Post by carolineelle on Apr 7, 2021 23:11:58 GMT 10
We are relining the interior walls of our Franklin Arrow caravan with Caravan ply from Forest1 and am wondering what the best glue would be for the job. We asked the guys at Forest1 and they just said they supply the material they don't know anything about gluing it ().
Anyhooo, I've scoured these forums but still didn't come up with a definitive answer on what glue to use. From what I've read it needs to be water based or Polyurethane - is that right?
There is no frame (aside from top and bottom) - just need to glue the plywood to the polystyrene insulation stuff that's behind the walls so want to make sure we don't destroy the insulation.
Also, does anyone have any tips on the best way to get the glue on the plywood sheet and get the sheet up on the walls without too much hassle, as they are so big??
Reading from this post onwards in my rebuild thread should give you some insight. You are on the right path with a water-based adhesive. Secondary to that is how easily it can be spread. Clamping the ply to the walls while the glue is drying is critical. If you're doing it in situ, that might entail props from the opposite wall.
Post by carolineelle on Apr 8, 2021 14:05:56 GMT 10
Hi Jim, I did read your full post, it was very helpful. Thanks!
The van is complete so we don't have the option to clamp the plywood to the walls. I'm not too sure that using props from the opposite wall would work either because it is so flimsy without any plywood or cabinets. If you push on the wall from the inside it just sort of bends and pushes out. Perhaps propping by pushing against the floor might work (??).
Just when we think we have everything figured out with this reno, something else pops up!! )
I used Caravan Ply also. For the adhesive I used "Liquid Nails" cheap & gives you time to position, the glue will stay in position on the ply, then spreads out without fuss. I used telescopic tent poles to hold the ply untill the glue went off.
I would not use anything other than Sika Supergrip 30 minutes. One advantage is that it will swell as it dries and fill small imperfections in the surfaces. Just be aware that when it sticks you will not get it apart again. I have also used liquid nails and been disappointed with the results. www.bunnings.com.au/sika-310ml-supergrip-30-minute-adhesive_p1210254
Looking this photo from your other thread personally, I would place some vertical timbers, say 70x35 Radiata studs, on each wall. Maybe 3 per 1200mm sheet of ply. Then place the props, which could be something like 45x19 pine cut maybe 12mm longer than the horizontal distance jammed in between. The slight bend should be all the pressure you need. If you use a PVA style glue like I did, not a whole lot of pressure is required. About the same amount as someone pushing lightly against the wall. just so long as contact is maintained.
Do one sheet at a time.
I'll ask Ken, (Koala) to comment on my suggestion using his recommended adhesive. I'm unfamiliar with it.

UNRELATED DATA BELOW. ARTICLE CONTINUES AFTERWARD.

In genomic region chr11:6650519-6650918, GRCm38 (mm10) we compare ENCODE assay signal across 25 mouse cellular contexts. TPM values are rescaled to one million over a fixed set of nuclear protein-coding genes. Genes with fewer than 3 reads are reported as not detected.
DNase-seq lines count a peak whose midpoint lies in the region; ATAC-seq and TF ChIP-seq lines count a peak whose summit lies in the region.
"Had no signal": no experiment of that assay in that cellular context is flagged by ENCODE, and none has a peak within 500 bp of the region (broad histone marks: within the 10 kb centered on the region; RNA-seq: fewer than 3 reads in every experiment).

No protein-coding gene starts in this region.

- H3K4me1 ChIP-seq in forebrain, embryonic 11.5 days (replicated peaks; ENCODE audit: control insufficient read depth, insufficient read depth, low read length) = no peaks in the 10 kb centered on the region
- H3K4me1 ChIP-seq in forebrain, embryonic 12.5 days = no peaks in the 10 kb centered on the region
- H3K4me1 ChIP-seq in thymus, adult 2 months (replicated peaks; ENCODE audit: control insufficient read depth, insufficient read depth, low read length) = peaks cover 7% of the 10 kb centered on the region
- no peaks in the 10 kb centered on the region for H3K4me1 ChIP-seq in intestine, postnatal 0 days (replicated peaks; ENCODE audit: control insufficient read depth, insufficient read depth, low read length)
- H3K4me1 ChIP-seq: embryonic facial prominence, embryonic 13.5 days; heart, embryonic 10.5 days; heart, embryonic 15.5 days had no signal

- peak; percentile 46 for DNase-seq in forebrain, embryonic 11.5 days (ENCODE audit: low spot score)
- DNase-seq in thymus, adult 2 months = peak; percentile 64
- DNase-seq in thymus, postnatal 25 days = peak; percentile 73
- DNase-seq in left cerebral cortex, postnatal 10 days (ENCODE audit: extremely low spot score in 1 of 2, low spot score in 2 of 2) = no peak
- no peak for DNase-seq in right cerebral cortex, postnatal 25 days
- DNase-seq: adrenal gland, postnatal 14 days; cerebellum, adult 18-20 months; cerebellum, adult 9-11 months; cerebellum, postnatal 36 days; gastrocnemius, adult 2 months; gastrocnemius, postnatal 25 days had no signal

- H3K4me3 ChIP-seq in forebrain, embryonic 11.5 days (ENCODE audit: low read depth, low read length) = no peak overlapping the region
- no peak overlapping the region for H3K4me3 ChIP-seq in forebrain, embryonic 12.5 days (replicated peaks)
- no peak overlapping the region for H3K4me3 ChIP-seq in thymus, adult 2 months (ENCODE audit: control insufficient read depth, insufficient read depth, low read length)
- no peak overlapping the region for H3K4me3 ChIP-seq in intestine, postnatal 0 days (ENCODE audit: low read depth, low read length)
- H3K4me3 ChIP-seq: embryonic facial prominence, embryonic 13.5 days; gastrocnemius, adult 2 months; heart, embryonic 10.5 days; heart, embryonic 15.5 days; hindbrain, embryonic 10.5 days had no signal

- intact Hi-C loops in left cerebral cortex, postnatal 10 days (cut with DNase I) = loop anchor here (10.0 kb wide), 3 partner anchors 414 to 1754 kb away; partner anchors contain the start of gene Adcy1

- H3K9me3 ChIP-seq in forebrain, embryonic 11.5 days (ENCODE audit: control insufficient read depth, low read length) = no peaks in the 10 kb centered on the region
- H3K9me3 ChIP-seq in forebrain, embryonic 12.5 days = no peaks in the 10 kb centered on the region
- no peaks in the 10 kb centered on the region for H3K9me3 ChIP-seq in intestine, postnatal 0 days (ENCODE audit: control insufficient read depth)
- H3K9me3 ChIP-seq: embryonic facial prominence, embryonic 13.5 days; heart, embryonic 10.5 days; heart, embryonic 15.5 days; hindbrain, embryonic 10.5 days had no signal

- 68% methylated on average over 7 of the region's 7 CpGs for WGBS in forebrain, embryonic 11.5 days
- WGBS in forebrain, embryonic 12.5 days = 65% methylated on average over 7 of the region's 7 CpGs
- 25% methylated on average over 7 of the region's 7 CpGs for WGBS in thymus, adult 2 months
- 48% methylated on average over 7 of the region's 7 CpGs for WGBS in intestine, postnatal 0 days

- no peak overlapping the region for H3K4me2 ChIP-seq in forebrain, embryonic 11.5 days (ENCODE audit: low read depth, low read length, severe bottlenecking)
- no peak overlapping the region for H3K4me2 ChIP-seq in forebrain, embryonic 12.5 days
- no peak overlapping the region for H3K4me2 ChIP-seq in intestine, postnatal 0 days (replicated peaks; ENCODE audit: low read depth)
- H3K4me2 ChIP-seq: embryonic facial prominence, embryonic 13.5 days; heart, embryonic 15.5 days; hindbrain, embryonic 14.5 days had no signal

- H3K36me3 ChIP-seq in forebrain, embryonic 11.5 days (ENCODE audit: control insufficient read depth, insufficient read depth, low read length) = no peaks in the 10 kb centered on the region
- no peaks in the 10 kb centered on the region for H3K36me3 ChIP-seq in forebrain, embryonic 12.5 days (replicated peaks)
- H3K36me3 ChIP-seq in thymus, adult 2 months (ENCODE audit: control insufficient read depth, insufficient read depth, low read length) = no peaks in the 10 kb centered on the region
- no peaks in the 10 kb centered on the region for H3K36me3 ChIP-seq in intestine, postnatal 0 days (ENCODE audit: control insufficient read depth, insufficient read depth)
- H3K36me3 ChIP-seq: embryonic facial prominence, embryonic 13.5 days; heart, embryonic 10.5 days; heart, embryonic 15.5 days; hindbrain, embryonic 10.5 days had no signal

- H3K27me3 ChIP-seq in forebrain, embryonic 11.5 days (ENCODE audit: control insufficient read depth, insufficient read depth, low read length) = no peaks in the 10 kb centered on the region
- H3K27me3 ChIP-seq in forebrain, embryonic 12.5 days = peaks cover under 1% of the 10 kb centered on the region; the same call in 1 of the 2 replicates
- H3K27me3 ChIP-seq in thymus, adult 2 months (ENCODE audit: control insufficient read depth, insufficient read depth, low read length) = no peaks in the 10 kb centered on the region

Post by carolineelle on Apr 28, 2021 12:24:54 GMT 10
Thanks for the advice so far.
We are still a little bit away from actually getting these walls and roofs done inside, there are still some things we need to fix up on the outside to make it waterproof but that should hopefully be done in the next couple of weeks.
At this point we have decided to go with Sika Instant Nails Fast for the plywood. This was one of the few ones we could find that is suitable for polystrene - pretty much all others said not suitable for the styrene. And will just do one panel at a time propping each one so it sticks properly.
So over the past few weeks, we have just been plodding along with it whenever we have time. My Dad was able to completely re-do the door. It was falling apart and we didn't want to go out and buy one as we probably wouldn't have been able to get one to match the year of the van so we were so happy he was able to fix it up nice and solid. We have also been strengthening the frame around the door and just fixing up some bits of the frame that were a bit rotten in parts.
We spent a bit of time trying to fix up that front bulkhead that had been smashed into a tree. I'll pop a before and after photo below. We have gotten it to where I think it's the best we can do. The middle front part of it is still a bit bubbly and round which I'd still like to try to make more like the shape it should be but if we can't I'm ok with the result. Obviously, there's a lot of creases and dents around on the side but not much we can do about that without replacing the whole thing and hopefully once cleaned up and painted look as bad.
The next couple of weeks we are focussing on cleaning up the trims, filling the many, many, many rivet holes that have been put all over the place on the outside and getting the skylight in. Once that's all done we'll be good to get started on the interior.
It came up well considering the damage aluminium stretches so easy good job cheers chris
Restoring Chips 1934 jennison roadcruiser 10 ft restored The beast 1963 Jennison pathfinder 30 ft Bella 1961 jennison pathfinder 17.6ft restored mrs Potts 1957 jennison pathfinder 14 ft Maurice 1964 jennison pathfinder 16 ft And 1955 fj special sedan 1957 Rover p4 90 sedan Portarlington vic